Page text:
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Squirrels that live in residential areas are actually known for being more tamed than the ones you would see out in the wild. There is a reason for this — they are much more acclimatized to human interaction and engagement, even going as far as the animals depending on people for food and places to live.
This actually works in your favor when it comes to detecting a squirrel problem, because it means that they are less likely to scamper off and hide when you come along. Wild squirrels — ones that live in more wild spaces — will be incredibly fearful of people and other animals that aren't native to that particular habitat. Squirrels that have moved into more urban environments, on the other hand, are often hand-fed by animal-friendly households, and they don't even need to be hand-fed in order to associate people with food. Many gardens are filled with food sources for not just squirrels, but other wild creatures, and small, cozy hiding spots usually go hand in hand with those.
A squirrel that lives in an urban environment is going to be braver and louder than more wild squirrels. The ones that live in your attic are going to be less inclined to tip-toe around. When one attic closes, another will open, and that's kind of how it goes in the wildlife world. Other wild animals, not just squirrels, actively move from one attic or yard to another, swapping one den or nesting spot for a new one. Many species, raccoons and squirrels being just two of them, will go back to the same nesting spots time and time again, if it is still available. They will share the news with their daughters, sons, group members and friends, alerting them as to the best hiding spots and places to find food when life gets touch, such as during winter.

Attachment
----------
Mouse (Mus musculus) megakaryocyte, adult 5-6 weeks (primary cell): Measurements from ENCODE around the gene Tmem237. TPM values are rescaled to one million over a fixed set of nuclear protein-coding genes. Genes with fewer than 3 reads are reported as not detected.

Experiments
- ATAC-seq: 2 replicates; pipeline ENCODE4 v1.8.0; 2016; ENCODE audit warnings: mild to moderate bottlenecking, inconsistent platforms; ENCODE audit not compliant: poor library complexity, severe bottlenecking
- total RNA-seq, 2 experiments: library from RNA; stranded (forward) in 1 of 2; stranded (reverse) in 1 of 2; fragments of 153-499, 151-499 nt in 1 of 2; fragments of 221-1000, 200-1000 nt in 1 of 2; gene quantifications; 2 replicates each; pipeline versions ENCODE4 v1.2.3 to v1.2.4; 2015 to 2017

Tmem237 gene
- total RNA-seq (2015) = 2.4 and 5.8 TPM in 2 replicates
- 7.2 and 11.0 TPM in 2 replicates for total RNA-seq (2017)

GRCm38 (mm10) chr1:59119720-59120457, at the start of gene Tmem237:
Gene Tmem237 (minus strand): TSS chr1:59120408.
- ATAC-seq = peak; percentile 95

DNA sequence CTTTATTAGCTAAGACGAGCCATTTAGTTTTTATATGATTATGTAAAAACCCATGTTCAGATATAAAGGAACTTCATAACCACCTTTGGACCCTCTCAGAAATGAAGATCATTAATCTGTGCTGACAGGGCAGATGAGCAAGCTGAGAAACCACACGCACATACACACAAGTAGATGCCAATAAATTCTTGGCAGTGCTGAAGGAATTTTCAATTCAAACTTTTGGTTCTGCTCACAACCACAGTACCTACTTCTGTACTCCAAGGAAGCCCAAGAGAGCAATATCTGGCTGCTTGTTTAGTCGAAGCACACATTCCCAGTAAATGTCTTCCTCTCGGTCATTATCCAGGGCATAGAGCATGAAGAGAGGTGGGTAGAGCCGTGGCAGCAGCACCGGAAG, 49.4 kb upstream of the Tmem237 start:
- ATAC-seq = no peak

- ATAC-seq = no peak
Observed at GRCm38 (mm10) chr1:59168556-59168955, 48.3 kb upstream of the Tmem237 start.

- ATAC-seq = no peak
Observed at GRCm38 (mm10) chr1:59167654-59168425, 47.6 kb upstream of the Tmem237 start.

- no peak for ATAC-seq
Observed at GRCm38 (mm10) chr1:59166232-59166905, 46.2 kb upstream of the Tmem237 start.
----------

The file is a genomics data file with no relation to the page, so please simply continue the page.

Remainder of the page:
Squirrels are active during the day and night, so you will hear these creatures more around early morning and late afternoon. The midday heat can be too much for them, so the middle of the day is when they are likely to find shade and perhaps opt for a nap.
Squirrels make a lot of noise, especially if they have already invaded an attic or building. Chewing sounds may be heard if the surrounding space is quiet enough, and you may even hear the animals just scampering around. Scuffles, thuds, grating sounds … These are all familiar wild animal sounds, and many of them can usually be attributed to squirrels.
Being awake during the day means that squirrels are commonly found in back gardens — there is a chance that you will be able to physically see how and where the animals are hanging out in your back yard, and also how and where they are managing to access to the attic or other spots on the building if they have already. With some investigative work, you might spot the animals leaving to find food. You can use that moment to your advantage — if there are not babies left in a squirrel nest somewhere, you can simply seal the hole up after the animal has left.
As well as spotting the squirrel itself, there's a pretty good chance that you're going to see signs that the animal has been in that spot. This will include feces and urine, alongside bits of fluff and fur, grease patches, and perhaps even some debris left over from feeding time.
For more information, you may want to click on one of these guides that I wrote:
How much does squirrel removal cost? - get the lowdown on prices.
How to get rid of squirrels - my main squirrel removal info guide.
Example squirrel trapping photographs - get do-it-yourself ideas.
Squirrel job blog - learn from great examples of squirrel jobs I've done.
Squirrels in the attic - what to do to solve the problem.